In contrast to the rubber-stamping, often abusive and coldly clinical ‘mental health industry’, the beauty of Temenos lies is its simplicity, naturalness, accessibility, spontaneity, creativity, affordability, compassion, good old common sense and life-affirming embrace of the full spectrum of ‘being human’. A Temenos gathering and communal ‘support and re-education’ network can be readily set up on any scale in any home, community centre, farm , schoolor scout hall. The aim is to provide safe homely spaces - preferably accessible to nature - where folk with wounded psyches (I guess that’s all of us) can share stories and artwork, offer listening ears and shoulders to cry on, exchange useful info (e.g.on self-help and healing therapies), roast and toast edibles in fires and do anything else that warms hearts, eases pain and heartache, explores practical visions for helping ‘folk in crisis’, validates the uniqueness of each person and helps forge bonds of empathy and friendship.

For severely traumatized and non-violent psychotic folk, 24 hour ‘residential crisis care programs’ (along the lines of Prof. Loren Mosher’s former Soteria Project) can be set up, based on trusting one-to-one relationships, non-interventional support, natural therapies and group teamwork. Since Temenos is an organic, fluid network, no rigid dogma or structures, red tape, institutionalized clutter, professional rivalry and inefficiency clog its pores. It’s a ‘one and many’ whole being - many equal individuals forming one breathing, growing organism. The good news for money-strapped Governments - and bad news for drug companies and mainstream biopsychiatry - is that Temenos ‘de-professionalizes’ crisis care, given that no training in psychology, psychiatry or social work (that I know of) is based on understanding and helping the psyche in crisis, so ‘professionals’ are not needed (aside from ordinary GPs to monitor physical well-being). Besides, as Jung said, what we haven’t experienced psychologically, we don’t understand; the corollary is that we can’t guide others where we haven’t been ourselves. No huge salaries are therefore involved in running Temenos centres and a lot of the work - such as providing friendship, time, helpful information and safe ‘drop-in’ spaces - is voluntary.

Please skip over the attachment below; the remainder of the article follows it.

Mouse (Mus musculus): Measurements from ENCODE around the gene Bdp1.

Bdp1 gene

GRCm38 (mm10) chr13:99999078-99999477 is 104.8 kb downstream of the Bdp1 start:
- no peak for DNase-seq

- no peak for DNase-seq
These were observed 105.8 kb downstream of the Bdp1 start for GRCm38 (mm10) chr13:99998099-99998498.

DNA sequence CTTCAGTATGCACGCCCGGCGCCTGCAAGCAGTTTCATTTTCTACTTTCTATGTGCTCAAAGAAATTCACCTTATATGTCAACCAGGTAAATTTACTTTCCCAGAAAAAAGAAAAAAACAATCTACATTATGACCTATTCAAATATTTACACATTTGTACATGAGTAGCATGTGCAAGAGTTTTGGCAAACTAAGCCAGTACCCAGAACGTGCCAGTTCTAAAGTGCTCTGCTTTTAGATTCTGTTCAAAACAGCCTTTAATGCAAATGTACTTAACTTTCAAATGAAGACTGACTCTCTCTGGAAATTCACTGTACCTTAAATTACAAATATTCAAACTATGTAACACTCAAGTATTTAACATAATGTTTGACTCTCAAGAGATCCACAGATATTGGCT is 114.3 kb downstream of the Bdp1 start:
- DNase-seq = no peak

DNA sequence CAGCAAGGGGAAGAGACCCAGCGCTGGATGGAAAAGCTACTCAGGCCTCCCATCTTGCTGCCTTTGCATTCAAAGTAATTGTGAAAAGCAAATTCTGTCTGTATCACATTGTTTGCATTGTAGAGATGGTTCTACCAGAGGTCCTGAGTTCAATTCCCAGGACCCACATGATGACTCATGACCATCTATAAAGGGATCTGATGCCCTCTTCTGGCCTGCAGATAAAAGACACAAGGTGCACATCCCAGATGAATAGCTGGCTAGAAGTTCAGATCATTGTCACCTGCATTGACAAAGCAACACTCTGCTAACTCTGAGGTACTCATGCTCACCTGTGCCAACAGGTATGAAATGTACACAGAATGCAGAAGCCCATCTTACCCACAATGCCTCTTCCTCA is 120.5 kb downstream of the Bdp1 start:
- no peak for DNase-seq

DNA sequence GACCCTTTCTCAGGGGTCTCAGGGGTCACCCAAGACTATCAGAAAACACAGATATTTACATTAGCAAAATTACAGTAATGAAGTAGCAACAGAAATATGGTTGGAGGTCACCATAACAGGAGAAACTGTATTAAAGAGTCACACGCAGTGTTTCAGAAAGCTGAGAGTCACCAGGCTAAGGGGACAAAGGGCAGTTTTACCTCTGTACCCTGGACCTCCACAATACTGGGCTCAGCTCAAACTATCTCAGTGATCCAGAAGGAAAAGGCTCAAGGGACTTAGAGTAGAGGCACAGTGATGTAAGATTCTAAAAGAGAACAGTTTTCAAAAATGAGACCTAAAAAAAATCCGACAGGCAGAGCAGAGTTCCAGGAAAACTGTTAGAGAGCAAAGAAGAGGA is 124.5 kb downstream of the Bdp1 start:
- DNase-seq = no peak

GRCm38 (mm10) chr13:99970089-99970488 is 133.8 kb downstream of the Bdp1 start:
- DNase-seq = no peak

Soulless ‘Mental Health’ Industry

The mental health edifice, in contrast, works like a pyramid ‘top down’ business cone. Power (and money) flow from the bottom rung of powerless, often poor ‘consumers’ - folk labelled as ‘mentally ill ‘ - up through the ranks of (increasingly powerful and wealthy) mental health staff to the all-powerful ‘CEO’ psychiatrists and drug companies running the farce from the top. It works like any other business that must both sustain and create new demand to survive and grow. One simply markets ‘mental illness’ instead of, say, cars or toothpaste. To do this, psychiatrists firstly invent ‘mental illnesses’ by attempting to medicalize normal human experiences and crises such as grief, anxiety, suicidal urges, coffee addiction, difficulties with maths, nervous breakdowns, mania, neuroses, children’s naughty behaviour, spiritual emergencies, worry and depression. (Bear in mind that so-called ‘mental illnesses’ don’t exist as objective medical facts, but more as delusional attempts to limit the socially acceptable range of human beingness, until what is left is a ‘normal’ bland greyness resembling a compliant zombie).

The ‘many-hued facets of pathologizing soul’ are redefined as ‘brain chemical imbalances’, then voted into psychiatric manuals through a show of hands at psychiatric conventions. It’s then a matter of enlisting Government, legal, community, medical and media aid to put around the belief (lyingly presented as fact) that ‘1 in 5’ (or is it now 4?) people have a ‘mental illness’ and need professional help. Market growth is achieved by simply creating more mental illnesses - such as ADHD - in order to target an increasingly broader range of the population (such as the two year old children now being given the cocaine-like drug Ritalin to curb their fidgety and unruly antics.)